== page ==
Consensus on need to support farmers
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Consensus on need to support farmers

There is broad political agreement on the importance of sustainable farming, food safety and security, and the need to tackle poverty among farmers, an 11-party forum on agriculture and food security agreed recently.

Support for organic farming, technological innovation and upgrading the industry to meet international standards, as well as tackling land ownership disparity, were among policies floated at the event.

It was organised by the National Farmers Council, Biodiversity, Sustainable Agriculture, and Food Sovereignty Action Thailand (the BioThai Foundation), Chulalongkorn University's Social Research Institute and their partners.

Decharut Sukkumnoed, director of the Move Forward Party (MFP)'s Think Forward Centre, said the government's subsidy schemes should be revamped as they have failed to improve farmers' livelihoods.

"The farm sector needs restructuring and a fresh workforce of young farmers to supplement ageing farmers and upgrade production of agricultural products," he said.

The MFP would increase the land rights fund from 300 million baht to 10 billion baht in four years and has pledged to give away Sor Por Kor land to landless farmers, he added.

Meanwhile, the Bhumjaithai Party would halve the use of chemical fertiliser while boosting organic farming areas 200% over the course of four years to promote food safety and security.

Supachai Jaisamut, Bhumjaithai's registrar, said tax measures on harmful chemical substances will be considered to discourage their use as well as a ban on and commercial advertisements of chemical-laden products.

The party also plans to provide financial assistance to the organic farming sector, promote green markets nationwide and elevate food safety standards, he said.

Democrat Party deputy leader Alongkorn Ponlaboot said the party's 26-point agricultural policy has been crafted to raise farmers' incomes and support Thailand's potential to lead food exports.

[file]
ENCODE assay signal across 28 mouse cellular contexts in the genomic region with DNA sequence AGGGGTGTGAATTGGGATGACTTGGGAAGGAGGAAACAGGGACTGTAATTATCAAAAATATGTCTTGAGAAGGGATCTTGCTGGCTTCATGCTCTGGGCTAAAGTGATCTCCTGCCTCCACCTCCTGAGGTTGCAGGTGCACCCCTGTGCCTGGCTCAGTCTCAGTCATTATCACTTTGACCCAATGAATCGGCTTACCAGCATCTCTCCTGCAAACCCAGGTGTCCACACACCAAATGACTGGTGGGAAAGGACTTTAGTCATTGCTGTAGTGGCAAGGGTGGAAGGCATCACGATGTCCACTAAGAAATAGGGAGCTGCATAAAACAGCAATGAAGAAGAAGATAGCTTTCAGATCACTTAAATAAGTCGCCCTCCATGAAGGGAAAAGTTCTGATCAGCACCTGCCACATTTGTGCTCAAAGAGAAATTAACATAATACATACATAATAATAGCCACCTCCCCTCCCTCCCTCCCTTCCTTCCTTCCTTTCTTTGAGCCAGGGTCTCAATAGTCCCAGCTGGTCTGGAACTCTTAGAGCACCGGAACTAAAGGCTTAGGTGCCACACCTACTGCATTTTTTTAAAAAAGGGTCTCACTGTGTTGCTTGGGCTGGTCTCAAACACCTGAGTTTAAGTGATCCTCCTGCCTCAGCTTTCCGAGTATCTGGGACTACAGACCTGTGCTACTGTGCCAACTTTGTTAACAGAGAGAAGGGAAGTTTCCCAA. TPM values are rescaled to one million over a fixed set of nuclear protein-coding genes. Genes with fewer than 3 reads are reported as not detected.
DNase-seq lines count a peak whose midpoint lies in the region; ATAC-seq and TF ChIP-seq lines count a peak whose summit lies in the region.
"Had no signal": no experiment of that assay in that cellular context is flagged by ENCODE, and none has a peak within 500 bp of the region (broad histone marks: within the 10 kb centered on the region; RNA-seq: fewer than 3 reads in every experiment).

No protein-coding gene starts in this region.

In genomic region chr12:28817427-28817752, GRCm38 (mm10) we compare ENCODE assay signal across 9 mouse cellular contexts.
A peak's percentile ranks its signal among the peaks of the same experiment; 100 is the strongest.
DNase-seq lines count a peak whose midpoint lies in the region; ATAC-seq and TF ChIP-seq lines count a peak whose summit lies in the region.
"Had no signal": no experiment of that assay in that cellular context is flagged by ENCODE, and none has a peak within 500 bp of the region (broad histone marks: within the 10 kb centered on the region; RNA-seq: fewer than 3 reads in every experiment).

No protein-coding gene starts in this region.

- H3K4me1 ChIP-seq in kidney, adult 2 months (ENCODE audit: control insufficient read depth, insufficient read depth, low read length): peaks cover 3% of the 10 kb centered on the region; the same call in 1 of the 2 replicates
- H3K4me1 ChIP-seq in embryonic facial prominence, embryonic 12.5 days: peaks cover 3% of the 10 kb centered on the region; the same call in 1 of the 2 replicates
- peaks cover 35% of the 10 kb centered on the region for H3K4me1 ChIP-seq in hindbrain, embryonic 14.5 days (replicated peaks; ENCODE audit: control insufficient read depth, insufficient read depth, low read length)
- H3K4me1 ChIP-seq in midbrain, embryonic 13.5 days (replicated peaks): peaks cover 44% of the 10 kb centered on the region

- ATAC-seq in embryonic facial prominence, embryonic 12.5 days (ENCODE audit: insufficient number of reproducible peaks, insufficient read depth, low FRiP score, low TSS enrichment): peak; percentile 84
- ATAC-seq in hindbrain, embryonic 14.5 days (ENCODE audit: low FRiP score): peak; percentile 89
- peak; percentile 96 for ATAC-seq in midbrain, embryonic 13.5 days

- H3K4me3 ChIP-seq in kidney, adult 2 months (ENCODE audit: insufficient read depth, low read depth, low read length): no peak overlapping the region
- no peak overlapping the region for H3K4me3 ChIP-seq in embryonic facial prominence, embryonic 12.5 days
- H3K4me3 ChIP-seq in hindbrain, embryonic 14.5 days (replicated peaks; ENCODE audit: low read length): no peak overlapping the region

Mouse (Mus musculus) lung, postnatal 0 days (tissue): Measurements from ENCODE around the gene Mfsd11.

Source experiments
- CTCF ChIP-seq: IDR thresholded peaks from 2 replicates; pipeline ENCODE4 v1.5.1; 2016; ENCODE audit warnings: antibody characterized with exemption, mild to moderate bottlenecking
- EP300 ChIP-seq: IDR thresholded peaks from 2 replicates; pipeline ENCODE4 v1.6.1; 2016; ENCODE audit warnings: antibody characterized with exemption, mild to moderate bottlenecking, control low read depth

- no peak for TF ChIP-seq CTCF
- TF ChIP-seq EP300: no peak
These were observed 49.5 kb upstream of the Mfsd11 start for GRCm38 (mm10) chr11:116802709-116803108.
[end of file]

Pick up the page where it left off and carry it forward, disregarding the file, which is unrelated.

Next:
The party plans to promote sustainable farming through increasing organic farming areas and protecting biodiversity, he said.

The Chartthaipattana Party said its agricultural policy is based on the New-Theory Agriculture principle and it will allocate a larger budget to support development in the sector.

The country has put too much emphasis on the transport sector, to the detriment of the agricultural sector, said party director Nikorn Chamnong.

Atavit Suwanpakdee, deputy leader of the Chartpattanakla Party, touted a plan to establish a farmers' cooperative similar to the New Zealand-based Fonterra, a global dairy nutrition company owned by 10,500 New Zealand farmers and their families.

He said the party will also promote the use of digital management to help farmers better deal with farming.

Pheu Thai plans to issue land deeds covering 50 million rai and encourage rice farmers to switch to maize and soy beans while the Palang Pracharath Party will seek to reduce costs, raise productivity and promote exports.

The Thai Sang Thai Party, meanwhile, wants to set aside 150 billion baht for research and development while the Prachachart Party will push for a law to limit land ownership by investors.

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